Conclusions: To be successful, programs seeking to expand access to and continued use of ART by integrating maternal health and HIV services must identify and address the relevant barriers and enablers in their own context that are described in this review. Further research on this population, including those who drop out of or never access health services, is needed to inform effective implementation.

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Editor’s notes: This systematic review is one of three by the same team, related to HIV and maternal mortality. The review findings illustrate that the individual and contextual factors which affect antiretroviral therapy (ART) initiation, adherence and retention for pregnant/postpartum women living with HIV are numerous. Fears over disclosure, and consequent stigma and discrimination feature in many of the studies reviewed. Practical barriers might be overcome, by making services more accessible. The lack of knowledge about HIV and treatment among some women may be addressed through information campaigns. However, the fear of negative consequences as a result of disclosure, even to health workers, presents significant barriers to care. This is something that is of particular note as Option B+ is rolled out. An important strength of this review is the combination of qualitative and quantitative studies. The meticulous description of the approach to the review is also welcome. The authors’ call for ‘consistent, standardised and appropriate measures of adherence and retention’ with a ‘longitudinal component’, is a valuable suggestion as the performance of countries in providing Option B+ begins to be compared.

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More, older people living with HIV, but how many more?

Increasing trends in HIV prevalence among people aged 50 years and older: evidence from estimates and survey data.

Mahy M, Autenrieth CS, Stanecki K, Wynd S. AIDS. 2014 Sep 12. [Epub ahead of print]

Objective: To present the most recent 2013 UNAIDS estimates of HIV prevalence among people aged 50 years and older, and to validate these estimates using data from national household surveys.

Design: Modelled estimates of HIV prevalence were validated against nationally representative household survey measures of HIV prevalence.

Methods: The UNAIDS 2013 HIV estimates were used to compute HIV prevalence and number of people living with HIV aged 50 years and older. Sex-specific HIV-prevalence rates by 5-year age groups were calculated from nationally representative household surveys conducted between 2003 and 2013, and were compared to prevalence rates from the modelled estimates. The ratios of the prevalence rates from the two sources were analysed.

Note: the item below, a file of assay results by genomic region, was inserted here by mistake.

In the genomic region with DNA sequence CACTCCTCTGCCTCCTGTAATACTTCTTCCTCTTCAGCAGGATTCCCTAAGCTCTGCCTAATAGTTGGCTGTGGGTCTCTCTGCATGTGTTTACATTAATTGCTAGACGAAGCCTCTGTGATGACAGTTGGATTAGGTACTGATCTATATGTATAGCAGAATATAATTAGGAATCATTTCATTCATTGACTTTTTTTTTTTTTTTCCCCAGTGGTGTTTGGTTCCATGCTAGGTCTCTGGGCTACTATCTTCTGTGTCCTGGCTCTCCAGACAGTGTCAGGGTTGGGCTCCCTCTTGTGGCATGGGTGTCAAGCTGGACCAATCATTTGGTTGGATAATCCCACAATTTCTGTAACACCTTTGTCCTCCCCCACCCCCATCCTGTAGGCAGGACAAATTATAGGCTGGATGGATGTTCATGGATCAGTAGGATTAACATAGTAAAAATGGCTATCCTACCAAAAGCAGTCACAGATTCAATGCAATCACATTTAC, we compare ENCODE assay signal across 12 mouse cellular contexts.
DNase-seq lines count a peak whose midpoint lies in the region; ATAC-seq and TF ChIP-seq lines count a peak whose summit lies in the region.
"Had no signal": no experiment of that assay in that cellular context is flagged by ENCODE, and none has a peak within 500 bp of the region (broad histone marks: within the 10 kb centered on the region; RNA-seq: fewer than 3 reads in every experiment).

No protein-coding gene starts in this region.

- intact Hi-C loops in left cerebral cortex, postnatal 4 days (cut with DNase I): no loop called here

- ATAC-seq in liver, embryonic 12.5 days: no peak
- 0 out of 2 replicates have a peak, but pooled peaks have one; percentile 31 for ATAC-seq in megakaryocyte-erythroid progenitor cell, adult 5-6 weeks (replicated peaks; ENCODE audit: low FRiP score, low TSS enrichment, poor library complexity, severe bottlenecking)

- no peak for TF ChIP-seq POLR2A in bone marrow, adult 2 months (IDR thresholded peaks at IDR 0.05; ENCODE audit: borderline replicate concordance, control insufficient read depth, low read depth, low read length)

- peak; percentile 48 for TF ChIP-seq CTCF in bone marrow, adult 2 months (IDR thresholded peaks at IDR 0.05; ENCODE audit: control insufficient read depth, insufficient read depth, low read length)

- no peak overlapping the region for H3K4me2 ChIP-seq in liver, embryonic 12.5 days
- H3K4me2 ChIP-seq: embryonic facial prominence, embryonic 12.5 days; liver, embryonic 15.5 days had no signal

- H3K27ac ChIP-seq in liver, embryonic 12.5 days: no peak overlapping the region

Results: In 2013, an estimated 4.2 million (4.0-4.5 million) people aged 50 years and older were living with HIV. The global HIV prevalence among older individuals more than doubled in almost all the 5-year age groups since 1995. There was a relatively good agreement between the modelled HIV-prevalence rates and the survey-based rates among men and women aged 50-54 years (0.90 and 0.98 median ratio, respectively), whereas for 55-59-year-olds, the differences were more notable (ratios of 0.63 for men and 0.9 for women).

Conclusion: Both data sources suggest HIV-prevalence rates among people aged over 50 have increased steadily in recent years. Care and treatment services need to address the specific needs of older people living with HIV. Action is needed to incorporate older age groups into HIV surveillance systems.

Abstract access 

Editor’s notes: According to the most recent estimates, the global number of people above age 50 years and living with HIV, has more than doubled since the mid-1990s. In southern Africa, it has more than tripled. These numbers are expected to increase further as treatment programmes continue to expand. This study by the UNAIDS secretariat, underscores the numeric importance of this population subgroup. Above all, it highlights how little we know about the epidemic in older adults. The authors compare UNAIDS (modelled) HIV prevalence estimates with those from nationally representative surveys. They find good correspondence among 50-54 year-old men and women. The discrepancy between the two sources are more pronounced above age 54 years where the UNAIDS figures tend to fall short of the empirical estimates. This is particularly the case for men. HIV prevalence estimates among older women are rather scarce as surveys and data collection at antenatal clinics typically focus on women of reproductive age. Longer than expected survival of people living with HIV and higher than anticipated HIV incidence at older ages, could explain the discrepancy between the estimates. But we need more and better data about these age groups to be in a position to adjudicate between these explanations.

Epidemiology
Africa
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Mother’s HIV status has a major impact on child, but not neonatal mortality

Maternal HIV status associated with under-five mortality in rural northern Malawi: A prospective cohort study

Chihana ML, Price A, Floyd S, Mboma S, Mvula H, Branson K, Saul J, Zaba B, French N, Crampin AC, Glynn JR. J Acquir Immune Defic Syndr. 2014 Oct 15. [Epub ahead of print]